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The Artful Bodger
12-23-2010, 12:28 AM
.... I have a need to transform air pressure by about 10:1. For example if the pressure is 2.5psi and want to produce a pressure of .25psi.

OK, I guess the obvious way is to use interconnected pistons of differing surface area but I am wondering at the alternatives. This is for a form of novelty instrumentation.

dp
12-23-2010, 12:45 AM
It's called a lever! :)

macona
12-23-2010, 12:51 AM
Just build a t-shaped piston-cylinder. Big side pressure in, small side has the gauge. 10x the surface area on the big side. Shouldnt need a return spring if it is going to a pressure gauge.

If you need a constant flow at 1/10th the high pressure you could use an analog pressure transducer through an op-amp to a electrically actuated air regulator.

http://cgi.ebay.com/ws/eBayISAPI.dll?ViewItem&item=190462266147#ht_500wt_1156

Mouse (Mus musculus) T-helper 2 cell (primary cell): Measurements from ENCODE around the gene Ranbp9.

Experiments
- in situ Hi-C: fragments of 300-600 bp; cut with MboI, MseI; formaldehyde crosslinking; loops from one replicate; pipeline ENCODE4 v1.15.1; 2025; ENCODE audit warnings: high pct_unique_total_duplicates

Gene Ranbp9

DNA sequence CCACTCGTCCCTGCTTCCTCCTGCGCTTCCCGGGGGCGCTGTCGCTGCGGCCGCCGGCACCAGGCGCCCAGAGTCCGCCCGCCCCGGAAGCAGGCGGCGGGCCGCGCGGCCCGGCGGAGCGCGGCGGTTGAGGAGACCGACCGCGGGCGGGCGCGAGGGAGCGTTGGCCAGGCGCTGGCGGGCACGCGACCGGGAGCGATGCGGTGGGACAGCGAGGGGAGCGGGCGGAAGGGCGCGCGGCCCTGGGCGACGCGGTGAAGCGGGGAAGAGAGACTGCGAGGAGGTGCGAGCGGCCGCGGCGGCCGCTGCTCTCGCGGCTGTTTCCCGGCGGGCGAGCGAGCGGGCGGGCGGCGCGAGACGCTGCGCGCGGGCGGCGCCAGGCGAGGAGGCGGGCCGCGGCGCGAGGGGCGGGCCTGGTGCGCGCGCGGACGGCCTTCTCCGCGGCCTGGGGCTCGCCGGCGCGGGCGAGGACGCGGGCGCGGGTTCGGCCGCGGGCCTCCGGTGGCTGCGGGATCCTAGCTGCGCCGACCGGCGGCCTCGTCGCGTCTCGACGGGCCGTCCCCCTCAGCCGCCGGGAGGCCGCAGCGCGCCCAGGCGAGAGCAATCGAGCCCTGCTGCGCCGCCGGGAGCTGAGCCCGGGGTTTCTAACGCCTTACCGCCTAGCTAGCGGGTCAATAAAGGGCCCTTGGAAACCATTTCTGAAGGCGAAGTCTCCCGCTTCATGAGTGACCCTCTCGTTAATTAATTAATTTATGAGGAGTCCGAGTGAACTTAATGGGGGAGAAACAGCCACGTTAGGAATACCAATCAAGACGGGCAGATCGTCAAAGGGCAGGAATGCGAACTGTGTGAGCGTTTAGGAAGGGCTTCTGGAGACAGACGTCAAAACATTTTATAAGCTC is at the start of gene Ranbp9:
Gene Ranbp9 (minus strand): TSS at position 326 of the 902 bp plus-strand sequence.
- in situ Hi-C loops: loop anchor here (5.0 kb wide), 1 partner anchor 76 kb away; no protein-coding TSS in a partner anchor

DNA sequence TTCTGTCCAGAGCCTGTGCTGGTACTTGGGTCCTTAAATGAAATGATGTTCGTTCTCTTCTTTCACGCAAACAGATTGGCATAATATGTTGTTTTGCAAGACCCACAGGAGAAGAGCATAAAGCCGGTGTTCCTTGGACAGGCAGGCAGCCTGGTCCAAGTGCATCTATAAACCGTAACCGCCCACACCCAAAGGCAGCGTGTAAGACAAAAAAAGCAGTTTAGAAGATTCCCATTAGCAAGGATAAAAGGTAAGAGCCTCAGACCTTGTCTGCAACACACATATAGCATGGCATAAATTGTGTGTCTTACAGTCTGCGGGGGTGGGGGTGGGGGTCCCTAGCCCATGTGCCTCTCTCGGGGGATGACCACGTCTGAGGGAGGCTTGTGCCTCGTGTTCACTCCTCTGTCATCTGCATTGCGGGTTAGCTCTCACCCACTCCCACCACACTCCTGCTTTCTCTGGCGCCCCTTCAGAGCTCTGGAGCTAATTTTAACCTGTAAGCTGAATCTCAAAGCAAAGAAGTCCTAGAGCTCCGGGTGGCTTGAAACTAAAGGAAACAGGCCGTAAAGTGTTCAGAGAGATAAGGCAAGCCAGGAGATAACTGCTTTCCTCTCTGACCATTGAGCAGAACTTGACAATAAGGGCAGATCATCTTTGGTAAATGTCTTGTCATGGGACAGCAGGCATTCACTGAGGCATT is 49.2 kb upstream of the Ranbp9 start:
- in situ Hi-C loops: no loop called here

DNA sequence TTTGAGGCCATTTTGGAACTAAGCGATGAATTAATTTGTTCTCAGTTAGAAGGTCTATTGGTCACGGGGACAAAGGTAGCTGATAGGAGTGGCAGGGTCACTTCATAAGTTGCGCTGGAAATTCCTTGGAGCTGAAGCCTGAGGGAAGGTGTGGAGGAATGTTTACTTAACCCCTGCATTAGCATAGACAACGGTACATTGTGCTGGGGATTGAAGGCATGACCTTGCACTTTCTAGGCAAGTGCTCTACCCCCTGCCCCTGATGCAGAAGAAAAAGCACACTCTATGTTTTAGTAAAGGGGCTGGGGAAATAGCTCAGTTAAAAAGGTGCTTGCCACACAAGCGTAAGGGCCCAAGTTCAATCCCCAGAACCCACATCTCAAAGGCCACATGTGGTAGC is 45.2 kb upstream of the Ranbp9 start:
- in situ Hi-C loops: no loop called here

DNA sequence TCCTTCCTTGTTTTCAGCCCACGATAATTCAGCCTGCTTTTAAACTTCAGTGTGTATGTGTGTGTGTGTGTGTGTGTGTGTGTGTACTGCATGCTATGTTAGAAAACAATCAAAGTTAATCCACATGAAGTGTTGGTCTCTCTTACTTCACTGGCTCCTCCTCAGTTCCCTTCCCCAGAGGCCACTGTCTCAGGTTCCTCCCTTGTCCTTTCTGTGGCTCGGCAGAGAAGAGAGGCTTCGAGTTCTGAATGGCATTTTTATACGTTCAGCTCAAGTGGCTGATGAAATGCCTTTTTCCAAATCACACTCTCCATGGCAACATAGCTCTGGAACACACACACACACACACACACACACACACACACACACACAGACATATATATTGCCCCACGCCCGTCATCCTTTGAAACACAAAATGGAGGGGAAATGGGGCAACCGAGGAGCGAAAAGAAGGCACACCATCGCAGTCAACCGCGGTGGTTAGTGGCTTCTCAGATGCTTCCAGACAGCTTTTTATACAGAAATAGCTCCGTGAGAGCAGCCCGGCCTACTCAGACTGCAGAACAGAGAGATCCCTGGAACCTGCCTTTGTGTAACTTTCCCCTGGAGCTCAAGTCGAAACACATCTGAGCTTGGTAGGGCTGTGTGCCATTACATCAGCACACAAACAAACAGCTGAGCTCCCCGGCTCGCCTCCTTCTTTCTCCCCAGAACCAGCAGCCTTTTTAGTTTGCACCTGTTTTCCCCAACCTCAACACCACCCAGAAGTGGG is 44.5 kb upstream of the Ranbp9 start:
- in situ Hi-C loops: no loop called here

darryl
12-23-2010, 01:29 AM
I can see a constant flow using a venturi effect- or perhaps the opposite of it. A stream of air slightly impinges on the opening of a tube, and some mechanical adjustment sets the ratio between the pressures. If a constant flow isn't needed, a pair of bellows of some kind would do the job. A lever connects the two, and the location of the pivot point sets the ratio.

If the lower pressure air is going to be draining away through leakage or other, then an altered regulator of some sort could be used- the higher pressure controls the regulator, which is initially set to an output of 5 psi with a certain input psi. As the input pressure changes, the regulator valve sees the change and allows more output pressure- hopefully in a linear fashion.

Regulators work by having the output pressure close off a valve to the input pressure. A Diaphram moves the valve, responding to the lower pressure, and the large area of the diaphram coupled with the relatively small area of the valve makes it so the high pressure can be sealed off with little change in the pressure on the diaphram. If the diaphram is lots smaller, and the valve area bigger, the high pressure will overcome the valve and pressure will increase on the low side.

Basically what you're asking for is a very poor regulator, but good at what it's doing.